I Pseudorandom Entanglement and Special Relativity

1. Jan 4, 2016

greswd

I was thinking about the superluminal speeds observed with quantum entanglement.

Perhaps the particles are not really entangled, each of them just changes their spin with an in-built pseudorandom algorithm, allowing them to appear to be "in-sync" and thus entangled.

This is just purely hypothetical.

2. Jan 4, 2016

DrChinese

Hypothetical conjecture is normally not welcome for threads. What you are proposing, however, is the same question that is presented here frequently. That being: Could local hidden variables account for entangled pair statistics?

The answer to that question is: NO. Please take a bit of time to read up on EPR (1935) and especially Bell's Theorem (1964), which concludes:

No physical theory of local hidden variables can ever reproduce all of the predictions of quantum mechanics.

3. Jan 4, 2016

Mentz114

Looks like a local hidden variable explanation which rules it out. I think this one is like the coincidence loophole and has been ruled out by experiments.

[Dr C. beat me by seconds]

4. Jan 4, 2016

DrChinese

Yes, but you beat me by seconds on the other thread. :)

5. Jan 4, 2016

greswd

Did those experiments involve the concept of a pseudorandom generator?

6. Jan 4, 2016

greswd

Can you elaborate Bell's theorem regarding pseudorandom generators? Thanks.

7. Jan 4, 2016

DrChinese

A pseudorandom generator is simply a specific form of hidden variables. Bell's Theorem shows that any hidden variable theory is incompatible with the predictions of QM. You really need to understand Bell's Theorem before we can proceed further.

Hint: pseudorandom generators (and hidden variable theories in general) CAN explain perfect correlation/anti-correlation of entangled particles when their spin is measured at the same angles. However, at other angles, it cannot do so.

8. Jan 4, 2016

DrChinese

I might humbly suggest a page on my web site, which presents a simple proof of the theorem:

http://drchinese.com/David/Bell_Theorem_Easy_Math.htm

If you understand this, you will understand why no local (independently evaluated) algorithm can emulate QM. All local hidden variable hypotheses are either pseudo-random or purely random, by the way. They couldn't match the most obvious of observation otherwise.

9. Jan 4, 2016

greswd

Oh I see.

My mind is so torn.

On the one hand, we have the de Sitter effect, which is IMHO one of the strongest evidences for Special Relativity. On the other hand, we are confronted with entanglement.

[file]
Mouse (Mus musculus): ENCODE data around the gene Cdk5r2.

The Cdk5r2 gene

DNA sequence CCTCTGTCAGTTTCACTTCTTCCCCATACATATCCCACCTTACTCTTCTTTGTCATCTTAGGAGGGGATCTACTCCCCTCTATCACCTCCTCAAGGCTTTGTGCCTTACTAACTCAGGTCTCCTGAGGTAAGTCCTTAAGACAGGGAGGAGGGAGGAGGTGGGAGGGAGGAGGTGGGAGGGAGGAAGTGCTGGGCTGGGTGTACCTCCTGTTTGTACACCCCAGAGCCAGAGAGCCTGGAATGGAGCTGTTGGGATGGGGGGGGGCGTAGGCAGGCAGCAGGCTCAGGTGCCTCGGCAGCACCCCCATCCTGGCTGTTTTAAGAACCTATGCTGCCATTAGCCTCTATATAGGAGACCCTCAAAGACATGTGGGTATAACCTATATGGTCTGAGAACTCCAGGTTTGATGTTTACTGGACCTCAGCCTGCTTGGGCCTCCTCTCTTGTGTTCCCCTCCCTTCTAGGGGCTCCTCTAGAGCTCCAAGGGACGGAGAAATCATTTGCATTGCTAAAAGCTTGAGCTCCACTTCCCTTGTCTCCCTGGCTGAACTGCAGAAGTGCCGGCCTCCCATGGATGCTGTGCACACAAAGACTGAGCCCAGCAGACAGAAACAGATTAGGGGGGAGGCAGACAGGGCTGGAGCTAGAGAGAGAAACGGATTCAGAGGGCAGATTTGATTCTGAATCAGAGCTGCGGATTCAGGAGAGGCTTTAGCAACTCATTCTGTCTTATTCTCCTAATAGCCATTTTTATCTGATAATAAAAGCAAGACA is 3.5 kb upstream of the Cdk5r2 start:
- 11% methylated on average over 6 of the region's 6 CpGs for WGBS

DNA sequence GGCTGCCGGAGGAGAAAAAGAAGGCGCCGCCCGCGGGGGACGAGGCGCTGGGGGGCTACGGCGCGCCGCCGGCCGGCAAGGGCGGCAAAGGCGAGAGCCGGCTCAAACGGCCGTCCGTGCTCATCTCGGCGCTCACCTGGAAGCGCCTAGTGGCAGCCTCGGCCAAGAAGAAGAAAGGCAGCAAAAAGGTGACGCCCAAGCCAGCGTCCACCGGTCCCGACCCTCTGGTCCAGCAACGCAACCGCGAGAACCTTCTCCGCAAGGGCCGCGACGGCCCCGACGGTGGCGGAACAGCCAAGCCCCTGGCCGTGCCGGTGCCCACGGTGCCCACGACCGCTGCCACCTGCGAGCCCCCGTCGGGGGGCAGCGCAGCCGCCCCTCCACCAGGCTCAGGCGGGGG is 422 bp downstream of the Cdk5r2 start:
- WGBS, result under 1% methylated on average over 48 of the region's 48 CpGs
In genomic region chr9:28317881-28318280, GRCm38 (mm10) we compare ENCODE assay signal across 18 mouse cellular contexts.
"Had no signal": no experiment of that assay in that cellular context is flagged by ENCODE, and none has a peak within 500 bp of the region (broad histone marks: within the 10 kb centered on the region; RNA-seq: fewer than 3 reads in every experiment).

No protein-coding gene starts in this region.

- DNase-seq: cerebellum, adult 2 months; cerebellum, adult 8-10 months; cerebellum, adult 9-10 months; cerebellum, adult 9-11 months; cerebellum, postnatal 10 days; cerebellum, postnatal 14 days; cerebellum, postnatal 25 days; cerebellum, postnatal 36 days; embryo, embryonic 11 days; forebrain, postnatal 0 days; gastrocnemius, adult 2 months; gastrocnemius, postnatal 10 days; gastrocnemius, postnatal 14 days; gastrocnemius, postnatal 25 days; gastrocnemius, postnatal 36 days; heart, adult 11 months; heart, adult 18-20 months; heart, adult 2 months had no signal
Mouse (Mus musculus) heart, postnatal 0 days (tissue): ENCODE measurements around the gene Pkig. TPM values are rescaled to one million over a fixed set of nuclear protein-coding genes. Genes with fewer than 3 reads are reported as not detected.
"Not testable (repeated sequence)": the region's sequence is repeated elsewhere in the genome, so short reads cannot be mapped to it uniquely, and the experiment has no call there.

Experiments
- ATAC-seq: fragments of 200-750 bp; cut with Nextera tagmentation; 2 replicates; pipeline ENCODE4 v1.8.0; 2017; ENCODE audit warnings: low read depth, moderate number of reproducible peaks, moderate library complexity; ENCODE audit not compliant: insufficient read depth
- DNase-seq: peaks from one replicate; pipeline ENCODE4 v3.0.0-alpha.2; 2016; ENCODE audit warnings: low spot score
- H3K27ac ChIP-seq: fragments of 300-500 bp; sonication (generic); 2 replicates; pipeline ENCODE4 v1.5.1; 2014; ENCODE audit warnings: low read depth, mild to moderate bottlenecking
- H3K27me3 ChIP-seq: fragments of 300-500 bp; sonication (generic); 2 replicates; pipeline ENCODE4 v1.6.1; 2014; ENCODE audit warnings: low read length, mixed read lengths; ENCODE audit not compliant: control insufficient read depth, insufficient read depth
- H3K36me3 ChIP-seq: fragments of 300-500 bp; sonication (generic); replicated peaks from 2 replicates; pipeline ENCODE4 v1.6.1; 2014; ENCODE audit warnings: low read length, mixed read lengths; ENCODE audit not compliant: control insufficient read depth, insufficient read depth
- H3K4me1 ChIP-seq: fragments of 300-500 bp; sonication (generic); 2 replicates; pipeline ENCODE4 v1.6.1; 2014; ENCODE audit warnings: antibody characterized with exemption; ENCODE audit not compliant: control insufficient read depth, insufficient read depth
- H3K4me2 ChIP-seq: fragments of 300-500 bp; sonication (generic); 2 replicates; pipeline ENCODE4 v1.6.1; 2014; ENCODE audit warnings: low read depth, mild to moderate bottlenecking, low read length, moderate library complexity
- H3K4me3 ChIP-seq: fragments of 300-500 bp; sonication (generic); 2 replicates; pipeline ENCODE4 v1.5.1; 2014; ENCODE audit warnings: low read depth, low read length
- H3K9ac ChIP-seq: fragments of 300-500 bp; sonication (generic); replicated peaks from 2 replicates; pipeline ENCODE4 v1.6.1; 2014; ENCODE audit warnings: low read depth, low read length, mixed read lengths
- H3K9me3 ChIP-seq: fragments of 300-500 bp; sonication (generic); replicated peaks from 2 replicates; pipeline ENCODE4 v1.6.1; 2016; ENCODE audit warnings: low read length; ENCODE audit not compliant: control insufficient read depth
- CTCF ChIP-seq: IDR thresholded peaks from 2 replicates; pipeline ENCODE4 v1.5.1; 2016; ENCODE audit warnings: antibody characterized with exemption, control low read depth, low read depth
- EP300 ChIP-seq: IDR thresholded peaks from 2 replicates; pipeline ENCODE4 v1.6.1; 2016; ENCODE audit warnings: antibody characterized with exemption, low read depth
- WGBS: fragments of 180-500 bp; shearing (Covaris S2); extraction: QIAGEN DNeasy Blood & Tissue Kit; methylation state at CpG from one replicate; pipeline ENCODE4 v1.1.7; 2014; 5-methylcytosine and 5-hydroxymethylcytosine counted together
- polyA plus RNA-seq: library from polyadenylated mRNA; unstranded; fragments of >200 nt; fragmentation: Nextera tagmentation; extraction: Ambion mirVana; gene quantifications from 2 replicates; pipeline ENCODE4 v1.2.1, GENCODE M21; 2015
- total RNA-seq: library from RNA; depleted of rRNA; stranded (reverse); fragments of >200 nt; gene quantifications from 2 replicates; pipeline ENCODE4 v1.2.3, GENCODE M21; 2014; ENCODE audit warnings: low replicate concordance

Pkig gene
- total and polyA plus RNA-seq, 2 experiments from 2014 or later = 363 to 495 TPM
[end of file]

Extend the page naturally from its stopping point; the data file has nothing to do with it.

Us not being able to send any meaningful information with entanglement doesn't placate it.

What to do?

10. Jan 4, 2016

DrChinese

Beauty is in the eye of the beholder, and so is one's view of SR and QM.

Modern quantum field theory is relativistic. There is no significant contradiction between SR and QM. Physicists who work with particle accelerators every day (there are a number on this forum) use both without any worry. If they don't worry, I don't worry. :)

11. Jan 4, 2016

zonde

Isn't de Sitter effect evidence for General Relativity?

Anyways, you probably are mixing up Special Relativity (a physics theory) and the idea that Relativity principle is fundamental (assumption).

12. Jan 5, 2016

greswd

The de Sitter effect for binary stars.

Videos taken of binary stars very far away don't exhibit the dynamic lag that is to be expected if emission theory is correct.
This proves that spacetime is Lorentzian, not Galilean.

A superluminal signal in the case of entanglement suggests a superluminal reference frame, something that can't exist in the Lorentzian framework.

13. Jan 5, 2016

vanhees71

I don't know what the de Sitter effect has to do with quantum entanglement, but the solution is very simple. Just use standard relativistic local quantum field theory which is among the most successful fundamental theories ever discovered. There is by construction no action at a distance, and indeed problems a la EPR with entanglement only come from the unnecessary assumption that there is a collapse of the state as a real process. There is no such thing within standard relativistic QFT, and thus we can live very well with an astonishing significance of violation of Bell's inequality as predicted by standard QFT, i.e., with the long-ranged correlations described by some entangled many-body (usually two-photon) states.

14. Jan 5, 2016

zonde

It doesn't. Experiments don't prove anything.
De Sitter experiment falsifies emission theory and confirms special relativity.
Superluminal phenomena can coexist with relativistic particles if you take Relativity principle as effective, not fundamental.

15. Jan 5, 2016

greswd

Do you know of any candidates for a superseding theory of flat spacetime involving superluminal reference frames?

16. Jan 5, 2016

zonde

Lorentzian interpretation (LET) of special relativity is based on preferred reference frame so it can be easily extended with superluminal phenomena.

17. Feb 3, 2016

greswd

18. Feb 3, 2016

zonde

I don't know of any (haven't looked for such articles actually). But I suppose it's too trivial to expect any.
You just assume that one reference frame is special and describe any superluminal phenomena in that reference frame.

I looked at the thread and the link in that thread. I don't know that no-go theorem mentioned in the article but of course one has to give up some symmetries of SR when introducing preferred frame.

19. Feb 3, 2016

greswd

yeah the tachyonic antitelephone

Idk, imaginary transverse space doesn't make sense to me.

20. Feb 3, 2016

zonde

Neither to me.